Diverse roles in signaling have been attributed to AI-2 in other organisms by comparing luxS mutants with wild-type strains and complementing these mutants either genetically or with spent supernatants (reviewed in Ref. 25). However, one also has to take into consideration that a knockout of luxS seems to affect the synthesis of at least two autoinducers, AI-2 and AI-3 (21). AI-3 is chemically different than AI-2; AI-2 is a very polar furanone that does not bind to C-18 columns. Nonetheless, AI-3 binds to C-18 columns and can only be eluted with methanol (21). Electrospray mass spectrometry analysis of the AI-3 fraction showed a major peak with a mass of 213.1 Da and minor peaks at 109.1, 164.9, 176.1, 196.1, 211.1, 214.1, and 222.9 Da (21). All of these are different from AI-2 (3), suggesting that AI-3 is a novel compound (21).

The activity of both signals can be differentiated by using biological tests specific to each signal. For example, AI-3 shows no activity for the AI-2 bioassay (21), which is predicated on the production of bioluminescence in V. harveyi (22). On the other hand, AI-3 activates the transcription of the enterohemorrhagic E. coli (EHEC) virulence genes, whereas AI-2 has no effect in this assay (21). The only two phenotypes shown to be AI-2 dependent, using either purified or in vitro synthesized AI-2, are bioluminescence in V. harveyi (16) and expression of the lsr operon (encoding the ABC transporter responsible for AI-2 uptake) in S. typhimurium (23).

The luxS gene is present in an array of bacterial species, including several species of bacteria that colonize the GI tract either temporarily or long term. These include commensal and pathogenic E. coli, Salmonella enterica serotypes Typhimurium and Typhi, Shigella flexneri, Helicobacter pylori, Campylobacter jejuni, V. cholerae, Enterococcus faecalis, S. aureus, Clostridium difficile, C. perfringens, Bacillus species, and Streptococcus species (25). It has recently been shown, using anaerobically cultured stools from healthy human volunteers, that the microbial intestinal flora produce both AI-2 (using the V. harveyi bioluminescence assay) and AI-3 (using the EHEC virulence gene transcription AI-3-dependent bioassay) (21). To obtain further information regarding which intestinal commensals and pathogens are able to produce AI-2 and AI-3, freshly isolated strains from patients were tested (M. Sircili and V. Sperandio, unpublished observations). With the use of the bioassays described above, AI-2 and AI-3 activity was observed in spent supernatants from enteropathogenic E. coli strains from serogroups O26:H11 and O111ac:H9, Shigella sp, and Salmonella sp. Activity from both autoinducers was also detected in normal flora bacteria such as a commensal E. coli, Klebsiella peneumoniae, and Enterobacter cloacae (Sircili and Sperandio, unpublished observations). These results suggest that AI-3 production is not limited to EHEC and that both AI-2 and AI-3 may be involved in interspecies signaling among intestinal bacteria and could play a role in the pathogenesis of disease caused by these other bacteria.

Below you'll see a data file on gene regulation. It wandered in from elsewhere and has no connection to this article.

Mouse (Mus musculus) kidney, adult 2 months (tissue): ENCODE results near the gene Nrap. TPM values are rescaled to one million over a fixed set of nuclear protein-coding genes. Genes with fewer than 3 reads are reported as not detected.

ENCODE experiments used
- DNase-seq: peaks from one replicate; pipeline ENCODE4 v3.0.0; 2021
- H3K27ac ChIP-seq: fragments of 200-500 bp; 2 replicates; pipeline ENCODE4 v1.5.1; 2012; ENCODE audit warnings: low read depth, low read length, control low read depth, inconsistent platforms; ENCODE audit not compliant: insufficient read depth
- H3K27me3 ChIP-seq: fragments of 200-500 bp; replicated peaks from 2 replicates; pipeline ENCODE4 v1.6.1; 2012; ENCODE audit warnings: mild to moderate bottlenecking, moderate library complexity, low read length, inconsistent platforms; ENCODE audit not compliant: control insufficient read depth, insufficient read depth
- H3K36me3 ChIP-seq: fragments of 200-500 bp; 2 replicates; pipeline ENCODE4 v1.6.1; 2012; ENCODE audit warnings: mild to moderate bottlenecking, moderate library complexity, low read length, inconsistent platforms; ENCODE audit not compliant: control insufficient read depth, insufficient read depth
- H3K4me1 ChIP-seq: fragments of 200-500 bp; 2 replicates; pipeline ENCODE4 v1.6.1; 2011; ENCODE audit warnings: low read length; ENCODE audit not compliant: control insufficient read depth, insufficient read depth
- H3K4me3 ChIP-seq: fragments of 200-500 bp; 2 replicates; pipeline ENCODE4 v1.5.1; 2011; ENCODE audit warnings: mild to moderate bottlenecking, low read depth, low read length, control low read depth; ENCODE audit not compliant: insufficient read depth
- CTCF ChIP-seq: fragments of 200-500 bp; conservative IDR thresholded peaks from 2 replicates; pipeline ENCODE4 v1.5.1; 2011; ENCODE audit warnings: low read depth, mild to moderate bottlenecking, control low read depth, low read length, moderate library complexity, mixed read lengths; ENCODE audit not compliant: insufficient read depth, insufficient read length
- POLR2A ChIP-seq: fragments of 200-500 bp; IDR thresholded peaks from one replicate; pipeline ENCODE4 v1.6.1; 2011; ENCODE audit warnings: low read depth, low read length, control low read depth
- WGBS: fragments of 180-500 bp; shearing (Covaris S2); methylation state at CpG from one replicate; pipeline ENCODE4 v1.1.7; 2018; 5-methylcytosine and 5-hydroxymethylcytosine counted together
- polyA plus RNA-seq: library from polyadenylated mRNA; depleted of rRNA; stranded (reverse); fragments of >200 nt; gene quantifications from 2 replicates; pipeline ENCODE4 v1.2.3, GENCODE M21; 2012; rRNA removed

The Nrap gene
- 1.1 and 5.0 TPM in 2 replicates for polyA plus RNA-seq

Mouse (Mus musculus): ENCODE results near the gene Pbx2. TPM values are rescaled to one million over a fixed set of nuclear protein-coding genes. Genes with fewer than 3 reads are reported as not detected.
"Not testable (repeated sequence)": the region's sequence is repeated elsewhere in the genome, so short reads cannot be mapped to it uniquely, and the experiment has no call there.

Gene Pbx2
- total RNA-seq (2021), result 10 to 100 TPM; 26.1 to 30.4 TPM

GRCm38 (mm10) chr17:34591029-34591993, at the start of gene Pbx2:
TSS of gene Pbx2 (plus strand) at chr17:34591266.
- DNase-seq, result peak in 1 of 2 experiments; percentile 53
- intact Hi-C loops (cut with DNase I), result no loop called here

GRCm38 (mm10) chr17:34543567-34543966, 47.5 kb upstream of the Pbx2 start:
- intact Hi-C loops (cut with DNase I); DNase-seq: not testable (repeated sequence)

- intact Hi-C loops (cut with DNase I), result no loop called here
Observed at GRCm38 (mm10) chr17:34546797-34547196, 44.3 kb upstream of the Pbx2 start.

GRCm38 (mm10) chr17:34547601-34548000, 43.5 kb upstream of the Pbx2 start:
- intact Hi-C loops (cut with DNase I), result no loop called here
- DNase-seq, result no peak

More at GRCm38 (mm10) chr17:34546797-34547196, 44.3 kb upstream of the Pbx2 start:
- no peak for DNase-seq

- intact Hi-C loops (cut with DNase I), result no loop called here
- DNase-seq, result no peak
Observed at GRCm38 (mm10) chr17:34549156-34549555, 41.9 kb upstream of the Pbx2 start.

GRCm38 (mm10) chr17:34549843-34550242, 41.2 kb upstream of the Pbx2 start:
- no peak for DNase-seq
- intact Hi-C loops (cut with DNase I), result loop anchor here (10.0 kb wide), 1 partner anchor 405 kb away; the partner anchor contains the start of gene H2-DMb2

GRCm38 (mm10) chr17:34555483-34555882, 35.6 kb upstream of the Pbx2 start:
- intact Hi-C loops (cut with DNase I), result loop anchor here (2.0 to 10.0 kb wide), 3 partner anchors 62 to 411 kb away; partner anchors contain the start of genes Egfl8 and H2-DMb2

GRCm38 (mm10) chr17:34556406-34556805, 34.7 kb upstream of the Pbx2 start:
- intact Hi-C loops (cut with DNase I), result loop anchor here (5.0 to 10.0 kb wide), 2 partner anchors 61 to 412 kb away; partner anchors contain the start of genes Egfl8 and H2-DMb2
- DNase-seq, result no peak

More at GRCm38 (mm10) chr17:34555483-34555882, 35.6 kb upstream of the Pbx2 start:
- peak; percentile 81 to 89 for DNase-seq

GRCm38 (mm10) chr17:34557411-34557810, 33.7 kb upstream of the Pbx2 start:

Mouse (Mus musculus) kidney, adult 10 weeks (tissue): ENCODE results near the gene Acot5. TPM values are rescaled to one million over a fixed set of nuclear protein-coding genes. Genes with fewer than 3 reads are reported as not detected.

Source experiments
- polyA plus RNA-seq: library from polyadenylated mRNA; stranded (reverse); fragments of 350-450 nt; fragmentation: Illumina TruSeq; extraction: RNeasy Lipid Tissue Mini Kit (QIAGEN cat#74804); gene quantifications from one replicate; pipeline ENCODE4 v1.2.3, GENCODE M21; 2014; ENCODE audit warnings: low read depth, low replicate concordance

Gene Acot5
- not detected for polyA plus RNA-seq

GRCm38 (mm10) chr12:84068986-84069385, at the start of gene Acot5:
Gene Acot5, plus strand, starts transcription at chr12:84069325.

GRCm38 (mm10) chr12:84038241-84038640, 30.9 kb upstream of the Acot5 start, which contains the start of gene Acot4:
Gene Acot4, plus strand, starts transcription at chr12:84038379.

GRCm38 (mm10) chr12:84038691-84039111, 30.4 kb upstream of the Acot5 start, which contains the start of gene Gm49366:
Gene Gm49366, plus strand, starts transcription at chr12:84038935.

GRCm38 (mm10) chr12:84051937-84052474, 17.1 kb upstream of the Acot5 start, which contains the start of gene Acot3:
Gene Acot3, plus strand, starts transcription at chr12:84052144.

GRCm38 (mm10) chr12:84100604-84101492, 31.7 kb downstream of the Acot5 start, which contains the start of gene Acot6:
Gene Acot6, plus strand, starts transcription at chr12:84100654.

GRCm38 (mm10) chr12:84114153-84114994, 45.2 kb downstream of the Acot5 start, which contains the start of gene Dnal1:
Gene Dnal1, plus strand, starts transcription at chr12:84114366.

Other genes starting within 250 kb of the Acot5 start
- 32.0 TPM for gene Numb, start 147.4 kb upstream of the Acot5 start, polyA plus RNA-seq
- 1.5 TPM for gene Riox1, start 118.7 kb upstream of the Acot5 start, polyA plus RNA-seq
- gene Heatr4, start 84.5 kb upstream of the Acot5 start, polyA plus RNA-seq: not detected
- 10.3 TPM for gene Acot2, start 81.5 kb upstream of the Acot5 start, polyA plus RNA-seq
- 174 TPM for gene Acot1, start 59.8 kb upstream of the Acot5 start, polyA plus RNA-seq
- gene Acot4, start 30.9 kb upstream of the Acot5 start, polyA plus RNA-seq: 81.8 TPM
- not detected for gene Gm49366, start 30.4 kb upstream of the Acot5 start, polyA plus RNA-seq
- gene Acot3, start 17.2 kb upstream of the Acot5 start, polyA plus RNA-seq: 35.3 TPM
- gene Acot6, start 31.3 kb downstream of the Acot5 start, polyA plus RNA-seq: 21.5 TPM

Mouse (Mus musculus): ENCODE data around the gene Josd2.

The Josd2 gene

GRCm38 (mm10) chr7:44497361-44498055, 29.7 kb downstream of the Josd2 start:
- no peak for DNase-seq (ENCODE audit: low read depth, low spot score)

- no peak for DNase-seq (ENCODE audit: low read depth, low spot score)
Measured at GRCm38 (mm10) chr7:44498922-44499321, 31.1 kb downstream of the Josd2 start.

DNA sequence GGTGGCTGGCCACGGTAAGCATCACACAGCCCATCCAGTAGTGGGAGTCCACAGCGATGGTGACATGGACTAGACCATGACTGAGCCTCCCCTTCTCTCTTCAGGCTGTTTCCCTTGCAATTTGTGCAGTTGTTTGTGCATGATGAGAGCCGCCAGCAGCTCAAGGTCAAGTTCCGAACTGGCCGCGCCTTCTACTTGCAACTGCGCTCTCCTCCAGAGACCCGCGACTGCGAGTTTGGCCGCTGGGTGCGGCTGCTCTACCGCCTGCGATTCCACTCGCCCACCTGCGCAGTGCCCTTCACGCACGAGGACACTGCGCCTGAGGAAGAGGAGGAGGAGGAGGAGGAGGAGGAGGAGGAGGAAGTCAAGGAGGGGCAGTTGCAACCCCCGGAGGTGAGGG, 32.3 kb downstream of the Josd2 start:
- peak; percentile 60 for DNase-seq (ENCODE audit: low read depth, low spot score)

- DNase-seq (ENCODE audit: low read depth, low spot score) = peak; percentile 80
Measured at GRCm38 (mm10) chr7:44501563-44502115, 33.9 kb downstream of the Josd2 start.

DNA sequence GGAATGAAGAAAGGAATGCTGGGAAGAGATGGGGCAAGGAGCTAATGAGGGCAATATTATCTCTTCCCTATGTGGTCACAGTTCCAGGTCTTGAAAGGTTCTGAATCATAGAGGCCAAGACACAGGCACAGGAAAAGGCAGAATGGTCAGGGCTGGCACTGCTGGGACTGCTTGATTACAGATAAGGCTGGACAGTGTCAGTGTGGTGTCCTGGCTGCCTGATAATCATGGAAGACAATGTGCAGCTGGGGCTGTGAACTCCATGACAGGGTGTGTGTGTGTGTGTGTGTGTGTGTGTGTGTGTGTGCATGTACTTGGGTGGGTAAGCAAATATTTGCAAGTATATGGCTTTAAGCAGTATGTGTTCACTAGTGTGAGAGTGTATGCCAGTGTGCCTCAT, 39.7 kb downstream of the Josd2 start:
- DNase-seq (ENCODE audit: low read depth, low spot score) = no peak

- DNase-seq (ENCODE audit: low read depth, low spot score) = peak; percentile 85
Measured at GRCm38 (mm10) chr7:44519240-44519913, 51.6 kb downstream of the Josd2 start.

EHEC O157:H7 is responsible for major outbreaks of bloody diarrhea and hemolytic uremic syndrome (HUS) throughout the world. EHEC has a very low infectious dose (as few as 50 colony-forming units), which is one of the major contributing factors to EHEC outbreaks. Treatment and intervention strategies for EHEC infections are still very controversial, with conventional antibiotics usually having little clinical effect and possibly even being harmful [by increasing the chances of patients developing hemolytic uremic syndrome (HUS)] (10).